Intro: Recycling 3D Printing - Colored Plastic Sheets for Laser Cutting!
Smash > Blend > Bake > Cut>Finish
Anyone that uses 3D printing gets to a point where they wonder if it’s possible to recycle their unsuccessful projects, pieces of study or support material. A year ago I saw a YouTube video of Make Anything recycling printsand making plates to try to cut them manually or mold them into pots. I did this once at home with a friend of mine (Fabio Iori), but never really used the plates for anything. Since my college’s MakerLab has a very large amount of leftover material, I decided to do a little experiment! Except that, this time, I made some adjustments to the previous process and laser cut the plate to use it as signaling for our space.
I would like to leave a special thank you to my friends Leonardo Trevisa, Rafael Coelho e Iago Rodrigues that gladly helped me to smash and break into tiny pieces the useless prints. My friend Victor Damiani, for taking some pictures of the process, and Fabio Iori, for the correction of the written part.
Step 1: Materials
- Old or Failed prints
- Plastic Bag
- Anvil (If you prefer)
- A not-for-food blender
- Tape For Baking - A not-for-food oven
- A not-for-food pan (it's important that the pans fit together. Different sized ones can work better)
- Something heavy that will not catch fire
For Engraving and Cutting
- A Laser Cuter
- RDWorksV8 (Software)
- Automotive Ink PU HS + Hardener (Wanda Amarelo Speed in this case)
- Sand paper A180
- Acetone (If you prefer)
Step 2: Smash
Before placing the pieces into the blender, you will need to smash them into smaller ones to avoid any damage to the equipment.
The PLA usually flies everywhere when you crush it, so it's important to wear goggles! Using plastic sachets to wrap the pieces can help to contain the shrapnel, making the cleaning process easier and ensuring more safety.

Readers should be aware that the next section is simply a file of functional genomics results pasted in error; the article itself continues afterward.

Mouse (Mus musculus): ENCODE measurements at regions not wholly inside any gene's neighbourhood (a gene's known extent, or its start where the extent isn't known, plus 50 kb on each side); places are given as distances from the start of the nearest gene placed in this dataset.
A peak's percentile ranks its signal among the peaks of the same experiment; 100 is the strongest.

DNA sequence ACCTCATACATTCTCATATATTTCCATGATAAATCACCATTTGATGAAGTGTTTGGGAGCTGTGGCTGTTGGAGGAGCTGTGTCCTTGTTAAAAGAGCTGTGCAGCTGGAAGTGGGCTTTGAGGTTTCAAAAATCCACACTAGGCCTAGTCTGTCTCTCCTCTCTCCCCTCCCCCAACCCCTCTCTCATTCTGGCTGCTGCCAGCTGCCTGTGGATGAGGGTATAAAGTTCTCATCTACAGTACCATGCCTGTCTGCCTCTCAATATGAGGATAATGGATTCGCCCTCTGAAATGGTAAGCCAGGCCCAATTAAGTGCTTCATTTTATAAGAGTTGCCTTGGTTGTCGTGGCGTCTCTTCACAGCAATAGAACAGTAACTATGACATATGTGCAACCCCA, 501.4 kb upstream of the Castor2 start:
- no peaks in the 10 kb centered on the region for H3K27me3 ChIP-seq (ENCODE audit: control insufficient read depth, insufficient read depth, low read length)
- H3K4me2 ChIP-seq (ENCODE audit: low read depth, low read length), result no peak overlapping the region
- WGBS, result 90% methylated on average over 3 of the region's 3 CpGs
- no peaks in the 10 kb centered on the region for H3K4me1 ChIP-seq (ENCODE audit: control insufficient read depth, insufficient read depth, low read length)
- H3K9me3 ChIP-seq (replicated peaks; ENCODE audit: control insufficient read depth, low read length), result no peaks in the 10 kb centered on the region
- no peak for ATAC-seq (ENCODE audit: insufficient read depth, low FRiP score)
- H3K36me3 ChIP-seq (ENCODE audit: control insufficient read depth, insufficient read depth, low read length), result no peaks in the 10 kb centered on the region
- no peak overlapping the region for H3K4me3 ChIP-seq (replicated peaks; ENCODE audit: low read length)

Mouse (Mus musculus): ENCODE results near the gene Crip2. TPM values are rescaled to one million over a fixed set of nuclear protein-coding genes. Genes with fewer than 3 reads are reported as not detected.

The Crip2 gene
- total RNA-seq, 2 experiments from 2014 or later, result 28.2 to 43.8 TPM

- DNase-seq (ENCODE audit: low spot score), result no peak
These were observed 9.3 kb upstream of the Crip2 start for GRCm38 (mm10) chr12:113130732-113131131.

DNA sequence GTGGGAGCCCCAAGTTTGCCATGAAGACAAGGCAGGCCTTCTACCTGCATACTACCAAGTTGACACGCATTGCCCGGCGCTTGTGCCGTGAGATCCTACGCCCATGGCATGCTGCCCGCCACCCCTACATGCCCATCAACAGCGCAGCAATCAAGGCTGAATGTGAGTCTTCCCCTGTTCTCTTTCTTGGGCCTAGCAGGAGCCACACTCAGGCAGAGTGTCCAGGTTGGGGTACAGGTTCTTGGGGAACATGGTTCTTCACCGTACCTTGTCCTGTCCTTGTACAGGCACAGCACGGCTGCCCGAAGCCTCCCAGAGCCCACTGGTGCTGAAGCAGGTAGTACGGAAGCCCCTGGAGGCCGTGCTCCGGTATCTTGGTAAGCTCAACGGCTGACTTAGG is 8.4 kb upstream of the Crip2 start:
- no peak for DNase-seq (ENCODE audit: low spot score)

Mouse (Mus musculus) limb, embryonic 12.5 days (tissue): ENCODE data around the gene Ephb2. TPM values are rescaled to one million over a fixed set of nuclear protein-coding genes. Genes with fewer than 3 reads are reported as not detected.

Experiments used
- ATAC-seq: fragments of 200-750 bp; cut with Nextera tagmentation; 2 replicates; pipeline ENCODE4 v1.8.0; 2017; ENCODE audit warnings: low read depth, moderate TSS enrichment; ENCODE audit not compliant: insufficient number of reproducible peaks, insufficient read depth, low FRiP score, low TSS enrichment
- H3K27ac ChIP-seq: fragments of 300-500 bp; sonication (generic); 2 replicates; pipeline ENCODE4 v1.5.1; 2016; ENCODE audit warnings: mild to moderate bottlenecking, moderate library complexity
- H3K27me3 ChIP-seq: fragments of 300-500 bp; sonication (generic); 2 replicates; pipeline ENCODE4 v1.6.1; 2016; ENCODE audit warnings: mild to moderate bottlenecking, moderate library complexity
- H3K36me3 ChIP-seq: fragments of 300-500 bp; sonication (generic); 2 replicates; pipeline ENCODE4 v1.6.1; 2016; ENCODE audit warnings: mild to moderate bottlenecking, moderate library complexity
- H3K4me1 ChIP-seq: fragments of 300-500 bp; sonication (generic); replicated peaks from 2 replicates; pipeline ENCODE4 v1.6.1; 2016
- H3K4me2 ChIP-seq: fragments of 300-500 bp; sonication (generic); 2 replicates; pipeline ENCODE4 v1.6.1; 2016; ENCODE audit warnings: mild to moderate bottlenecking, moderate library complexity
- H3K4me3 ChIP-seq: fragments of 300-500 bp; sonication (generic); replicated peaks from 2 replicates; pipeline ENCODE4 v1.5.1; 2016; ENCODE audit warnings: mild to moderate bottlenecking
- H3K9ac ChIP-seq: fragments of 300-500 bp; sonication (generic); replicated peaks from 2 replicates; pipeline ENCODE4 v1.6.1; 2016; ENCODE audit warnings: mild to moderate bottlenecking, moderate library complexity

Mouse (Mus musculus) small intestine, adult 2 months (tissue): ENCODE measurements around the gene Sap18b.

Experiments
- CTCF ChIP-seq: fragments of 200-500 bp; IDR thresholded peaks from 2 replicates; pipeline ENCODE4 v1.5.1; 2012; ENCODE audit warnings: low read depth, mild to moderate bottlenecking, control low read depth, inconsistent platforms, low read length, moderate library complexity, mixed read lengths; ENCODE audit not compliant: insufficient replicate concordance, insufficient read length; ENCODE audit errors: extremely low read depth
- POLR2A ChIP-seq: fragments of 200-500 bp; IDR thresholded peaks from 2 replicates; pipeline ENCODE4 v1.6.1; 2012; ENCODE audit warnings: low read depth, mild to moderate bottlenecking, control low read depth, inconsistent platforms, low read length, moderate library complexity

If you prefer, or do not want to sacrifice a liquid-blender, you can put the crushed pieces straight into the oven, if you do not mind a rougher look.
Step 3: Blend
Now it’s time to put the small pieces into the blender. Keep in mind that there’s the possibility that your blender may not survive this stage. Ours went through some malfunctions during the development of this step, but remains strong as I’m writing. If the glass container of your blender cracks, like ours did, you should pass a ribbon over it to prevent larger leaks.
Start slowly putting the pieces of plastic. A bit of water helps the crushing. Long strips tend to curl on the blades, so it’s best to cut it into smaller pieces.
Leave the blender on until you have more uniform sized pieces. The PLA tends to look like gravel since ABS stays in small strips, like fibers. In our case, we left PLA mixed with ABS.
Step 4: Bake
Time to bake your plastic plate! To do this, distribute the plastic grains in the most uniform way possible. Try not to leave gaps or holes that could leave the plate inconsistent.
Use the different sized pans to make a sandwich with the plastic so you can achieve consistency on both sides. It is important that both pans are flat, because if the plate is ondulated the laser may not cut it.
Step 5: Cut and Engrave
We made the laser cutting design with Adobe Illustrator and then prepared it for cutting with RDWorksV8.
Our laser has 100W, however, we usually use its power from 78 to 80% for MDF 3MM, cutting at a speed of 16 mm/s. For notch, we use from 28 to 30% power at 110mm/s.
The plate we made had 10mm in its thickest part. For cutting, we did some tests and the cut was well done at a speed of 4mm/s with the power from 78 to 80%. The engrave was made with the power from 28 to 30% with the speed of 70mm/s.
Note that it is necessary to adjust the focus distance of your laser!
Step 6: Finishing
To finish my project, I thought it would be interesting to give a little more prominence to the engraved letters, so I chose to splash some color into it using automotive paint, as it would also fill the cavity.
This process required several coatings of paint as it kept infiltrating through the gaps of the plate. After a while, the ink itself sealed these holes - it was interesting to watch the paint sticking inside the plate.
If you haven’t used masking tape to protect your piece during the laser engraving, you will probably need to sand it to remove the excess of paint - I used an A180 sandpaper.
Doing this you will lose the shininess of the plate. To bring it back to its full shine glory, you can use a cloth moist with acetone and rub it lightly on the ABS - it comes out looking very interesting. If you want to brighten the entire plate, simply apply a layer of varnish or place masking tape on the plate before engraving with the laser to protect it during painting.
Step 7: Voilà!
Now just hang your super colorful and recycled board :)
Remember! For this it is better to glue a bracket behind the board with super glue because screws tend not to work. If you enjoyed, please favorite my project!
You can message me if any question pops up :D